Driving is one of the most dangerous things we can do while at work. Vehicle crashes are a leading cause of both work-related injuries and fatalities worldwide. Distracted driving has emerged as perhaps the top road safety priority in the United States over the past five years. In 2010 alone, more than 3,000 people were killed in crashes where distracted driving was identified as the primary cause — and many more perished in crashes where distracted driving was a contributing factor.
A driving distraction occurs any time a driver takes his or her eyes off the road, hands off the wheel or mind off the primary task of driving safely. Most of us can remember a time when we were talking on the phone while driving and could not recall how we got to our destination. Extensive research has been conducted to detail how much a driver’s safety is compromised due to distracted driving. For example:
- Drivers who use handheld devices are four times more likely to get into crashes serious enough to injure themselves.
- Text messaging creates a crash risk 23 times worse than driving while not distracted.
- Using a cell phone while driving — whether handheld or hands-free — delays a driver’s reactions as much as a blood alcohol concentration at the legal limit of .08 percent.
Armed with such statistics, most insurance carriers are now asking their clients to implement a distracted driving policy, which is an excellent business decision considering that fleet issues impact almost every organization. Even the smallest company often has a sales force that must get out into the field to meet clients, or has an office person drive to the bank on a regular basis. In fact, many businesses are developing policies on their own, as they are concerned about liability issues in the face of new laws and the potential impact on their bottom line.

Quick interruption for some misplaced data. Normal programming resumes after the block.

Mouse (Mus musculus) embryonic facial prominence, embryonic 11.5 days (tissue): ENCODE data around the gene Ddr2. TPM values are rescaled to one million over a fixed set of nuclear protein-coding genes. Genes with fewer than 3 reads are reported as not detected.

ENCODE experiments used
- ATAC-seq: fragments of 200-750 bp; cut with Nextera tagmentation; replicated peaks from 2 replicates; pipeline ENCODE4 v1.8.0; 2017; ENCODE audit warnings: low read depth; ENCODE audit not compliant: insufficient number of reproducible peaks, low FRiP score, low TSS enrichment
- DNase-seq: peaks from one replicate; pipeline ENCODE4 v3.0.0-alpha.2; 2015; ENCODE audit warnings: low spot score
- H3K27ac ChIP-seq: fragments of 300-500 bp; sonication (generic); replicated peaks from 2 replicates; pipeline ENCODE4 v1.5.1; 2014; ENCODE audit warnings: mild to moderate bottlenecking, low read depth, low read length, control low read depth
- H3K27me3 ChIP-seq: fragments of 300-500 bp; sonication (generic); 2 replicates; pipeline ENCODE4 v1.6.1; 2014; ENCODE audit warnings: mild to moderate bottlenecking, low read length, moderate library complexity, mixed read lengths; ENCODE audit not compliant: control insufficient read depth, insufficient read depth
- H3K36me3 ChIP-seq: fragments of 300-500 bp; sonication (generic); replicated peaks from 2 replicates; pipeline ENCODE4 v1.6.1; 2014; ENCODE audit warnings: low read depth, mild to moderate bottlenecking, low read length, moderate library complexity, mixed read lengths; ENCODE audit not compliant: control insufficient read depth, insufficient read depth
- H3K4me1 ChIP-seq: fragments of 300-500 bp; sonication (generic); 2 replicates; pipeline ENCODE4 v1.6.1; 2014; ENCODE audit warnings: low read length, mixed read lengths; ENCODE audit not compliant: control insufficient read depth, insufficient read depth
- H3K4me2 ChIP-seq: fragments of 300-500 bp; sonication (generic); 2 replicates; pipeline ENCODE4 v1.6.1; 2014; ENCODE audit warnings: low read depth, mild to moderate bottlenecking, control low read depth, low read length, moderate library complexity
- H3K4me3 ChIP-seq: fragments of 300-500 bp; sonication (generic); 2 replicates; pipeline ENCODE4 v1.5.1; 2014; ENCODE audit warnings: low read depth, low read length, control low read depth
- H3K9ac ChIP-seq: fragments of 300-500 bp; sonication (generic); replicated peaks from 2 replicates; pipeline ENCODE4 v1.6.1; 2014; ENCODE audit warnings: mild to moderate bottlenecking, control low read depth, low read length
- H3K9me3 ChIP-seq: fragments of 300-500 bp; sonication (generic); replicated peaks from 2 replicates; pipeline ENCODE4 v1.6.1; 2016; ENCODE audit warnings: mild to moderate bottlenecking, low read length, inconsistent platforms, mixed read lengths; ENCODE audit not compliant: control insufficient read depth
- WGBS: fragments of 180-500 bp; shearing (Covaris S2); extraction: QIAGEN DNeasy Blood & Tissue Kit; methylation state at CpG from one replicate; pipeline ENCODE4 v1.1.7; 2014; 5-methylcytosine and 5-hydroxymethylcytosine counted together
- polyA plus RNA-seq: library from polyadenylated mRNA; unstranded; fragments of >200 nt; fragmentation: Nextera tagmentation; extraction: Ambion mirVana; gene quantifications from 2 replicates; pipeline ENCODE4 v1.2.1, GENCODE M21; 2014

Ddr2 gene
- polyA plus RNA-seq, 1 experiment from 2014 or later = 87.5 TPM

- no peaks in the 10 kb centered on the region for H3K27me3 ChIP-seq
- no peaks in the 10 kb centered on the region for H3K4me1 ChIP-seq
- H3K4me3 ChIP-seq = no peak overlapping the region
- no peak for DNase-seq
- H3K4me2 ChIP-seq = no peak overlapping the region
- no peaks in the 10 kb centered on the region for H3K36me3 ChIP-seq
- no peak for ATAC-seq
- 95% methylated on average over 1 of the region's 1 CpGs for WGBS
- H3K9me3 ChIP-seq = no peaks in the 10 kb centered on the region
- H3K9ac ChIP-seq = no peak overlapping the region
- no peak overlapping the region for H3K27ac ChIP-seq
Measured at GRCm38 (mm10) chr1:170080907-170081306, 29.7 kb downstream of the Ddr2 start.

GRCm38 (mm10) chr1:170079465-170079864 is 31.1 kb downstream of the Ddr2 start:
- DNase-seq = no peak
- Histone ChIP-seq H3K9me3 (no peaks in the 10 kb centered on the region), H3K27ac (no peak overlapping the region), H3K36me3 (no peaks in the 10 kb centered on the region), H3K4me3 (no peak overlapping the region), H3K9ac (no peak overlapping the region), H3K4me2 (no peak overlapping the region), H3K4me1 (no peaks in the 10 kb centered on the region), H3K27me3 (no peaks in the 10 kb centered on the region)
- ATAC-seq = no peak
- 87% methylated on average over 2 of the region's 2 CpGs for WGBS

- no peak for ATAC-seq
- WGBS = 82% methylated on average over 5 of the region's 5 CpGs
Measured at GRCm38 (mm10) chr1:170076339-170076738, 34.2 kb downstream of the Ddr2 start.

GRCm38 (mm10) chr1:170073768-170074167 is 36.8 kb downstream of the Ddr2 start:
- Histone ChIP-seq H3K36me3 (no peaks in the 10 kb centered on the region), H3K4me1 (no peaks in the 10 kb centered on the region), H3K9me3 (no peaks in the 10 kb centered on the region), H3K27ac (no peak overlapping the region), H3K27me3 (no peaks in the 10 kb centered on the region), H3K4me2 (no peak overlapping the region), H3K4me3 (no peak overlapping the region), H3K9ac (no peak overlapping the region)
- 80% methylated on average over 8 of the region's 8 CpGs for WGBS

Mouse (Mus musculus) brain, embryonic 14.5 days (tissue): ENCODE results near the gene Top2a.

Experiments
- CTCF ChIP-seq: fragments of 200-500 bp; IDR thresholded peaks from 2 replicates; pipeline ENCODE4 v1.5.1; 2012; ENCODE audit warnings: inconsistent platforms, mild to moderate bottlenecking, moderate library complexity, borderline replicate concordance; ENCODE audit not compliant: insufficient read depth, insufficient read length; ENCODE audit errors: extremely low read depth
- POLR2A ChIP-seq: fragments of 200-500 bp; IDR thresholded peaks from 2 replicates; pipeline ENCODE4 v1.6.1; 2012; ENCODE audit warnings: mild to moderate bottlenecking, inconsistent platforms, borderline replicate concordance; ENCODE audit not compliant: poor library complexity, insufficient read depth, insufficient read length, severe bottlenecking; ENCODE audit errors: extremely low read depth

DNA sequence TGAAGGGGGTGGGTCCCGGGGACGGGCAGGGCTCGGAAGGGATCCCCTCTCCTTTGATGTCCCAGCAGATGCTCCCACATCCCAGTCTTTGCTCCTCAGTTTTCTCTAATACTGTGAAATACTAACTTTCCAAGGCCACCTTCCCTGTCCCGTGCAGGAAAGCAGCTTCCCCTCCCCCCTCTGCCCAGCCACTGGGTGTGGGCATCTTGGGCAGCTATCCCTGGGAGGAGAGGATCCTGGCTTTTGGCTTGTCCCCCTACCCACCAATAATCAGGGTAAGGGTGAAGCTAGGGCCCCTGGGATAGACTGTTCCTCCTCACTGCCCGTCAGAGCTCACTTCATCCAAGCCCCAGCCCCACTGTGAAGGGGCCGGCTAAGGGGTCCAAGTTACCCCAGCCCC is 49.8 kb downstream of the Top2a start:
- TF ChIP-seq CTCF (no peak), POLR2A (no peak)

Potential Consequences. The Federal Motor Carrier Safety Administration law, which prohibits commercial vehicle operators from using handheld cell phones while driving, affects around 4 million heavy trucks and bus drivers, and millions of other lighter-duty commercial vehicles. Violators of the law face initial fines of $2,750 for each offense and the loss of his or her commercial operator’s license for multiple violations. And companies that either require or allow drivers of commercial vehicles to use handheld phones while driving face a penalty up to $11,000 per occurrence.
While the new law places responsibility squarely on business owners, some companies are not aware of their potential exposure. There are plenty of vehicles not owned by the company that can create exposure for unsuspecting organizations — an employee may be driving his or her own car for work. Now, that vehicle is a work-related vehicle.
A Proactive Policy. So what can you do? Education must be a priority.
As of today, no state bans all cell phone use — handheld and hands-free — for all drivers. However, progress continues to be made in that arena. Nine states currently ban the use of handheld devices, 35 states and Washington, D.C., prohibit text messaging for all drivers, and 30 states (including D.C.) ban all cell phone use by new drivers. Even within states that do not put restrictions on cell phone use, many local municipalities have enacted their own laws that must be followed.
As businesses educate themselves and their employees on these federal regulations, applicable state and local laws, as well as potential liability issues, the hope is that implementing distracted-driving policies becomes commonplace. Employers are at risk well beyond being fined, and a crash by a fleet driver can have a devastating impact on a company. Plaintiff attorneys are looking at cell phone use as a cause of motor vehicle crashes. The best practice for all fleets is to have some form of distracted driving policy.
In order for the policy to work, managers and supervisors must buy in and realize they may not be able to reach employees instantaneously. However, that minor inconvenience is well worth the lives and dollars that can be saved by implementing an effective distracted-driving policy.
The author is senior vice president with Weisburger Insurance. He can be reached at firstname.lastname@example.org.